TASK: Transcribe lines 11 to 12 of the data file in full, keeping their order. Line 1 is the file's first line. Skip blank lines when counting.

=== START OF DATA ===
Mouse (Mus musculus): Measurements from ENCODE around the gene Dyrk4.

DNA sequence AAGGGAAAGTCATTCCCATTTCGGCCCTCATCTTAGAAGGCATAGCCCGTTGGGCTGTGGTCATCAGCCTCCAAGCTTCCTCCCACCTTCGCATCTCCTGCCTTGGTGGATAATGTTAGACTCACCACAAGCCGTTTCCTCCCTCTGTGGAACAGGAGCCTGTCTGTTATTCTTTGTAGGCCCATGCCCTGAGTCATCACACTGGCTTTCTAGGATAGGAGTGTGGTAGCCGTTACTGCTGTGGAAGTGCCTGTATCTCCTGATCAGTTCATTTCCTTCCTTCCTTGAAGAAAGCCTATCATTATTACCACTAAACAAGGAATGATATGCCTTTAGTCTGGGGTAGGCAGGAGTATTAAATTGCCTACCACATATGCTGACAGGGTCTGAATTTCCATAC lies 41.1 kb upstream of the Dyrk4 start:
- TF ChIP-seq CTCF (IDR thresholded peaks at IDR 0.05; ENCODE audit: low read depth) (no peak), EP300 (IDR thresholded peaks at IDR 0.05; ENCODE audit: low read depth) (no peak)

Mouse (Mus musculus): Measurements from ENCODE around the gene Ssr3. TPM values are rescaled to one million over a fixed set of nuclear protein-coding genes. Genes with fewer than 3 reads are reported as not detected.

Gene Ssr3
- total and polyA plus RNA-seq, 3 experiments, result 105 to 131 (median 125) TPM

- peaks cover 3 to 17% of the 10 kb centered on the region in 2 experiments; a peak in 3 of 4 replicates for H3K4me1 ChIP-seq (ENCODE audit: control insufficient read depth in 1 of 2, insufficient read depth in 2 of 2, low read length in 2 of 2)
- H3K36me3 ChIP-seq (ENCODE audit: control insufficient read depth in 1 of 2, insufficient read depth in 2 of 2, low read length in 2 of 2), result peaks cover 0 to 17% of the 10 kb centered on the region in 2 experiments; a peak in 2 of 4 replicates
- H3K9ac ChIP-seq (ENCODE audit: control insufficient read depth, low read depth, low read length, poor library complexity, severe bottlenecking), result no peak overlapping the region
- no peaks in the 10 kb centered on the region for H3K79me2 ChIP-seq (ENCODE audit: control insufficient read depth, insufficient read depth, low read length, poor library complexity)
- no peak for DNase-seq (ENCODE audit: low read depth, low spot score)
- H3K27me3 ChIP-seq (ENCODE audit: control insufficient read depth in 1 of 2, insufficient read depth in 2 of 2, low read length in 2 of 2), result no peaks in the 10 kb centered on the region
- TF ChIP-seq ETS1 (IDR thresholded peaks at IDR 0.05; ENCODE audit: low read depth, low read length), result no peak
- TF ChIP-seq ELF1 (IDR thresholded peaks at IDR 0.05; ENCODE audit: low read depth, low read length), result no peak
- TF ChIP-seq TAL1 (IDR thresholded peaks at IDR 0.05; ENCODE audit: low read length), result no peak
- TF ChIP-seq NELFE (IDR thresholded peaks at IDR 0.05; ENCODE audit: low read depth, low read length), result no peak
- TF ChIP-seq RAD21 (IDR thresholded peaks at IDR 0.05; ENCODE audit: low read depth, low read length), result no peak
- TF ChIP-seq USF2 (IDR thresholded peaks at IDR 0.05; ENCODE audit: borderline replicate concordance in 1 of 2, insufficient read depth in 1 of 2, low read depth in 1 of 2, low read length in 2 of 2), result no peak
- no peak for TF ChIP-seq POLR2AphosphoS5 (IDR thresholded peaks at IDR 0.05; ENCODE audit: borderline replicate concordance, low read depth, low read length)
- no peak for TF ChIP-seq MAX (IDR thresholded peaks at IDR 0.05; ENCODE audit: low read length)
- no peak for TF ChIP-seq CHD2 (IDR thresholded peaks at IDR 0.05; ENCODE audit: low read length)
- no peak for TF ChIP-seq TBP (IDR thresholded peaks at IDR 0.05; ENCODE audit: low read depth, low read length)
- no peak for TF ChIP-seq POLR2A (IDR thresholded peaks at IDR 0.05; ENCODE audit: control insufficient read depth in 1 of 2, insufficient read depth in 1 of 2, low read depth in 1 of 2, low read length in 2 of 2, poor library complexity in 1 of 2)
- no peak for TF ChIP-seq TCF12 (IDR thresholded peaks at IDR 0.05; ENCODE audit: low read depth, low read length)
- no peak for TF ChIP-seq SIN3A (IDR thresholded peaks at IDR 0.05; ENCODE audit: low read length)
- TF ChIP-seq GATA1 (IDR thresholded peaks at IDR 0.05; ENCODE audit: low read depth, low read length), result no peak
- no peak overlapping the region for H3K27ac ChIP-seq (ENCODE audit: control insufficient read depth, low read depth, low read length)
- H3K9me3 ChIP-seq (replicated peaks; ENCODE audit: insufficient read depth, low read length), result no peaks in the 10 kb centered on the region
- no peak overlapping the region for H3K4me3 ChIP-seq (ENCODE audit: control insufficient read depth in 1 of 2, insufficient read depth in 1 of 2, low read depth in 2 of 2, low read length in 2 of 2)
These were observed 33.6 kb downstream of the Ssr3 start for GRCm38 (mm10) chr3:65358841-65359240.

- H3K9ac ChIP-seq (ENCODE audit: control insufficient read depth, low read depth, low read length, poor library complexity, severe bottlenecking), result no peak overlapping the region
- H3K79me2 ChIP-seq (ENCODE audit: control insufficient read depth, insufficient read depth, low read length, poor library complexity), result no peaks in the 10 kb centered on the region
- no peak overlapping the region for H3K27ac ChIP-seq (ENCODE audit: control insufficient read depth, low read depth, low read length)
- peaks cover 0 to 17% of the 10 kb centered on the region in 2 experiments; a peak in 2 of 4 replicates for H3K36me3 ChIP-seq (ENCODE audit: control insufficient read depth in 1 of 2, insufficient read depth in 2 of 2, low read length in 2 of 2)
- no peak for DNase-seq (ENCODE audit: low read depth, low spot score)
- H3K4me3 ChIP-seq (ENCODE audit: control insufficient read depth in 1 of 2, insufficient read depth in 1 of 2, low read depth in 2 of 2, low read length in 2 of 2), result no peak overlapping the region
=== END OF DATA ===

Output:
- no peak for DNase-seq (ENCODE audit: low read depth, low spot score)
- H3K27me3 ChIP-seq (ENCODE audit: control insufficient read depth in 1 of 2, insufficient read depth in 2 of 2, low read length in 2 of 2), result no peaks in the 10 kb centered on the region